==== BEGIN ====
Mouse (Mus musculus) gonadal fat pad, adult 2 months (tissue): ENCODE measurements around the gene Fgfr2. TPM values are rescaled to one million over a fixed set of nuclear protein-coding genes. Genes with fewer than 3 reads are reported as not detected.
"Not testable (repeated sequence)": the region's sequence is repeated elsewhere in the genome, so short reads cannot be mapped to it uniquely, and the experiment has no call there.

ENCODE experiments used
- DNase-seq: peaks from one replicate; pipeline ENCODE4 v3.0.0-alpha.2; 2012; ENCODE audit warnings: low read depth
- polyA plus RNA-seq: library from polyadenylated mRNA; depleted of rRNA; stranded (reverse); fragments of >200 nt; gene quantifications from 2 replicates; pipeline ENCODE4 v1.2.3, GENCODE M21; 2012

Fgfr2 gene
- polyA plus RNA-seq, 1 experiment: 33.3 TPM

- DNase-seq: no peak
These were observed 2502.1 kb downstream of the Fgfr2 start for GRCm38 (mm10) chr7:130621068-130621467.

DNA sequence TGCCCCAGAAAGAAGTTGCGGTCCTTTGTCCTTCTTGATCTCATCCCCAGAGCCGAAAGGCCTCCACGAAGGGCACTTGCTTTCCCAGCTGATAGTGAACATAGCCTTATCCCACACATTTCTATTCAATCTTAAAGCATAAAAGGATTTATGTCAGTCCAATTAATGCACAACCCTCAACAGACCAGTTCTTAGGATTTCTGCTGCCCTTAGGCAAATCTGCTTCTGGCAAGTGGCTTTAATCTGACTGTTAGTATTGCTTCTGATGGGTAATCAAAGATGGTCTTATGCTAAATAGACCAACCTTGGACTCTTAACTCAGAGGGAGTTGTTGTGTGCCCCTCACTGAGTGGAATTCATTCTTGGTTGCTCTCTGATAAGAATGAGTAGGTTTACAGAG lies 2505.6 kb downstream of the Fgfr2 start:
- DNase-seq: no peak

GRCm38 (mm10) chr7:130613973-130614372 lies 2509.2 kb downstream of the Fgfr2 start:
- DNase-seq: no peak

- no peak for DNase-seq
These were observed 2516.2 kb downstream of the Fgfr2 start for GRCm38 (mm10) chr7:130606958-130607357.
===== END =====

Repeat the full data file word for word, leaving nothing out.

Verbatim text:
Mouse (Mus musculus) gonadal fat pad, adult 2 months (tissue): ENCODE measurements around the gene Fgfr2. TPM values are rescaled to one million over a fixed set of nuclear protein-coding genes. Genes with fewer than 3 reads are reported as not detected.
"Not testable (repeated sequence)": the region's sequence is repeated elsewhere in the genome, so short reads cannot be mapped to it uniquely, and the experiment has no call there.

ENCODE experiments used
- DNase-seq: peaks from one replicate; pipeline ENCODE4 v3.0.0-alpha.2; 2012; ENCODE audit warnings: low read depth
- polyA plus RNA-seq: library from polyadenylated mRNA; depleted of rRNA; stranded (reverse); fragments of >200 nt; gene quantifications from 2 replicates; pipeline ENCODE4 v1.2.3, GENCODE M21; 2012

Fgfr2 gene
- polyA plus RNA-seq, 1 experiment: 33.3 TPM

- DNase-seq: no peak
These were observed 2502.1 kb downstream of the Fgfr2 start for GRCm38 (mm10) chr7:130621068-130621467.

DNA sequence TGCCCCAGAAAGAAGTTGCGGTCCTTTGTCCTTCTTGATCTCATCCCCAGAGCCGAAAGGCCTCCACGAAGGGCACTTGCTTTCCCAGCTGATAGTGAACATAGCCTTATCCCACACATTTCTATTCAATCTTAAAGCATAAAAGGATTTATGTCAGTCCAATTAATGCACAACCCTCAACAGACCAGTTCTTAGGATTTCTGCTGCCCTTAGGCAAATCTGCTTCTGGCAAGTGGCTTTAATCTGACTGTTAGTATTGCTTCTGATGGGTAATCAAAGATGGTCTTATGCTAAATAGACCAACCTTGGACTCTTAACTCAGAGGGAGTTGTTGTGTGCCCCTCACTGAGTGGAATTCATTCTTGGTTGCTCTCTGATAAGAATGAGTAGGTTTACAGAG lies 2505.6 kb downstream of the Fgfr2 start:
- DNase-seq: no peak

GRCm38 (mm10) chr7:130613973-130614372 lies 2509.2 kb downstream of the Fgfr2 start:
- DNase-seq: no peak

- no peak for DNase-seq
These were observed 2516.2 kb downstream of the Fgfr2 start for GRCm38 (mm10) chr7:130606958-130607357.